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Avid photographer Paul Rose recently joined InsideJapan’s Hands On Japan small group tour with his wife Claire. Here he shares some of his favourite photographs from his trip.
Tales from a photographer in Japan
We are fortunate enough to have visited several places around the world for our holidays and work, but Japan has always been on our list of places to visit. We decided to visit this year for our 10th wedding anniversary – we wanted to go somewhere special. I can’t pinpoint a particular reason why Japan was our choice, but the fact that it is so different was a big attraction. And of course, the scenery was a big draw for me as a keen photographer.
We’ve been on small group tours before to such places as Namibia, Pakistan and Mongolia but we had never been with InsideJapan. My wife did a lot of research before we made the decision, but InsideJapan came recommended and the Hands On Japan really appealed to us. We were particularly looking forward to experiencing Tokyo as a city, the countryside (Togarinozawa Onsen) and the Takefu knife village.
This is where our tour began, and we were a stone’s throw away from the magnificent Sensoji Temple. I really liked the fact that we were so close as it allowed me to head out at night and get some photos of the temple when it was lit up and fewer people were around.
It was also during this part of the trip that we experienced sumo wrestling first hand! I have a new-found respect for this sport, and whilst it won’t be something I follow religiously now we are home, I wouldn’t hesitate to go to another sumo tournament in Japan.
Togarinozawa Onsen (via Nagano)
Next we took a high-speed trip on the famous Shinkansen to get to Togarinozawa Onsen. We have always wanted to travel on one of these and we were not disappointed. The only downside is that it makes the train journeys back home seem rather dull in comparison!
Helping with the rice harvest in Togarinozawa Onsen was great fun and I could have easily stayed out all day. Our hosts here were brilliant and seemed to really enjoy having guests visit them. I also made the effort to get up at 5am one morning to see the sun rise over the valley, which was beautiful!
Of course the highlight of this segment would have to be Matsumoto Castle itself. It is an imposing looking building and worth the tour inside it, although it can be a bit tight if you are tall like me!
I also enjoyed visiting the castle after hours – again there were less people and it looked magical at night. But be warned, the lights are turned off at 10pm sharp!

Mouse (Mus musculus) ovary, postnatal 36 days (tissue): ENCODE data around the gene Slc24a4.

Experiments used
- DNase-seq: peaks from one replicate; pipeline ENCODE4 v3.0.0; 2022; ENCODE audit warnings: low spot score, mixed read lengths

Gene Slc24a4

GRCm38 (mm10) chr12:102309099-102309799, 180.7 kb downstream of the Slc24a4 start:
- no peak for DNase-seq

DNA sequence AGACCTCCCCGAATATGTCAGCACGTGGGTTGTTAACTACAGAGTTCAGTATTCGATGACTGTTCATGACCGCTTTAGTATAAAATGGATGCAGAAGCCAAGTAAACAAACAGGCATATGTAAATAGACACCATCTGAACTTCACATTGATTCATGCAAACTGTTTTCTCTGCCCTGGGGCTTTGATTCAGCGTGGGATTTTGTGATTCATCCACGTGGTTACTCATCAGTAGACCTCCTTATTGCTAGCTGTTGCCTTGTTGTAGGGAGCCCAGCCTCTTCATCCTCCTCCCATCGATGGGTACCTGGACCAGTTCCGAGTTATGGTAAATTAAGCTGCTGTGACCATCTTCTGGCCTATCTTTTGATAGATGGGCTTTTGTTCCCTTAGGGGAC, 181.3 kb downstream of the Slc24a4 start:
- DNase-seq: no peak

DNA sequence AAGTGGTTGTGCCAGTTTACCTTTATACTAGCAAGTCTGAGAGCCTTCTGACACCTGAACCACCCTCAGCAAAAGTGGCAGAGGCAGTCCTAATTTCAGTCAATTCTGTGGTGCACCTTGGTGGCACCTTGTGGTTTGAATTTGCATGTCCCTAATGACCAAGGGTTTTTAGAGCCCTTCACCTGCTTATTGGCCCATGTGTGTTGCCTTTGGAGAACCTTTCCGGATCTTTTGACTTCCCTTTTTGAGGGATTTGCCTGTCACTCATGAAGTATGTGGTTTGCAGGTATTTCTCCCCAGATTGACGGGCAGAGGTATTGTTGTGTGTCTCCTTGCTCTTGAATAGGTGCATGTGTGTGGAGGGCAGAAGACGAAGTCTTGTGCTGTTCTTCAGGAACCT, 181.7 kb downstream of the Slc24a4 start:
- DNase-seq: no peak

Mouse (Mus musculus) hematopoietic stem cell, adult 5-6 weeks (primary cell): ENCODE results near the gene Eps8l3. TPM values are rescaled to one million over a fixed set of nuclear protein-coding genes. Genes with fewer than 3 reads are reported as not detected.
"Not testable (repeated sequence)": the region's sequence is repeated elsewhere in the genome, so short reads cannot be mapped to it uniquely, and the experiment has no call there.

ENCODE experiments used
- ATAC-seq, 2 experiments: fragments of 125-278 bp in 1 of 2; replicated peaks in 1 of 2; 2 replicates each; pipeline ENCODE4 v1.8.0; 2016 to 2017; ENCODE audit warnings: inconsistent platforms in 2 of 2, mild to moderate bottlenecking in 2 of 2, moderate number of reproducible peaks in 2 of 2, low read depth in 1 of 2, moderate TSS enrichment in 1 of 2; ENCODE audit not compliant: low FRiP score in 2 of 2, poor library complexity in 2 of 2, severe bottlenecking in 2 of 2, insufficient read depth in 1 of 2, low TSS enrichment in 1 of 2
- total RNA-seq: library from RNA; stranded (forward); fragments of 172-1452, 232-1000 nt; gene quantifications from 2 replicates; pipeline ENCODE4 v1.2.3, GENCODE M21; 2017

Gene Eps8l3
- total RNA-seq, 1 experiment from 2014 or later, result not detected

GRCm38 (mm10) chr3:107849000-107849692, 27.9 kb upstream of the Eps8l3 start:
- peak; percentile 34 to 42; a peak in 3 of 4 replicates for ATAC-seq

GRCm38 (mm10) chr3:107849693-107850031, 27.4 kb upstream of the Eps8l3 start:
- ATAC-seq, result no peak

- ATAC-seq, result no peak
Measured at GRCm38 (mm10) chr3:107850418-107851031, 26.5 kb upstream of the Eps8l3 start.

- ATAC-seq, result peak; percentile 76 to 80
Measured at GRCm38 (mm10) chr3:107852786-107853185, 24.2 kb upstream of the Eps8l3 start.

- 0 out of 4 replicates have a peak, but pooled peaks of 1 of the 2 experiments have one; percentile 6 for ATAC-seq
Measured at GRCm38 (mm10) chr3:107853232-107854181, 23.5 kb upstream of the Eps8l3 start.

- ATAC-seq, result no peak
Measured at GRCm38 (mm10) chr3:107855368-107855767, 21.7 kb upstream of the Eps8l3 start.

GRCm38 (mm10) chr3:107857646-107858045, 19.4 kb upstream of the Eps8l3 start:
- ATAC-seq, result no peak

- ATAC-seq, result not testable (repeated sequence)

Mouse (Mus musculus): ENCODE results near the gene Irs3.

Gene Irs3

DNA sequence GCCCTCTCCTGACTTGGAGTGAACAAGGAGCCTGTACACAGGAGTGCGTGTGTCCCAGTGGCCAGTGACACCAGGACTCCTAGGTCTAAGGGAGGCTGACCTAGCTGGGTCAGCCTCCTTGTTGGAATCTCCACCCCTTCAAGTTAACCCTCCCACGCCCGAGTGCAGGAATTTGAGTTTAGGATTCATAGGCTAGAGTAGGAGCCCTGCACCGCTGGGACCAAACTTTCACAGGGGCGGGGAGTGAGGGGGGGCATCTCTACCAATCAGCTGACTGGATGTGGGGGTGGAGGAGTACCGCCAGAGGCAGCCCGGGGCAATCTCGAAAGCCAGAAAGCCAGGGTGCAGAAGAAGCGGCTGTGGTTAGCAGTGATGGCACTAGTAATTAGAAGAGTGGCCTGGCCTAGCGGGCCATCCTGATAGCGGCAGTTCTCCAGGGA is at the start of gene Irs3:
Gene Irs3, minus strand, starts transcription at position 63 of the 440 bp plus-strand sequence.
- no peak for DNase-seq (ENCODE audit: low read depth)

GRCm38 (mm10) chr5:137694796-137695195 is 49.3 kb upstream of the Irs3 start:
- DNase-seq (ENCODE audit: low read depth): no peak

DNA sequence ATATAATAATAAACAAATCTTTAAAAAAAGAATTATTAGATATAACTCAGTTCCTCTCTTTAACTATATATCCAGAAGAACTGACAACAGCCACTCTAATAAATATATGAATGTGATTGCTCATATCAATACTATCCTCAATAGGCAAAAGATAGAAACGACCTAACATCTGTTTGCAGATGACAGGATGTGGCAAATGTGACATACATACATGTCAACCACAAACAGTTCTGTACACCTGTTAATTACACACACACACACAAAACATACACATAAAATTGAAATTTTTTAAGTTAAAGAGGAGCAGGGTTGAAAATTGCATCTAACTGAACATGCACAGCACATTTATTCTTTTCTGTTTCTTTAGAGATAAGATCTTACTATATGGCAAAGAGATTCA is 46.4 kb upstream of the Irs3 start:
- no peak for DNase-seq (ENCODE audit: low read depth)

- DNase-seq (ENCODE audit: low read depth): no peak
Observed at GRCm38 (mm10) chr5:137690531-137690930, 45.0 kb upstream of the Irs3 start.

I cannot forget to mention that this is also where I discovered Japanese Soufflé pancakes! They are divine and my mouth waters at the mere thought of them!
Between the Sanjusangendo Temple, pottery making, roketso cloth dyeing, tea with a Maiko, kimono dressing and Fushimi Inari there was no shortage of amazing sights and experiences.
It was also cool to see all the ladies dressed up in kimono wandering around the streets and temples of Gion.
We had a day off in Kyoto so we decided to take the Shinkansen to Miyajima and Hiroshima. Unfortunately, the weather did not cooperate, and it rained quite heavily for a large part of the day. However, it was still a very worthwhile visit and a ‘must see’ part of a Japan visit. We particularly enjoyed the Peace Memorial park and museum.
The final part of our tour took us back to the bright lights of Tokyo. This was the Tokyo we’re used to seeing on the TV – bright lights and busy streets!
We took a trip out to Akihabara (electric city) to see the bright lights and vast array of electrical merchandise. We also took a trip up the government buildings; a nice way to conclude the tour as it gave a bird’s eye view of this vast city. And it is free!
Japan is undoubtedly an amazing place to visit and we will be back! The Hands on Tour really does give a unique insight into Japanese life and culture, which was exactly what we wanted. We feel privileged to have experienced what we have and would recommend it to anyone who has a passion for trying new and different things.
If you’d like to join the same trip as Paul, visit our Hands On Japan small group tour page to find out more.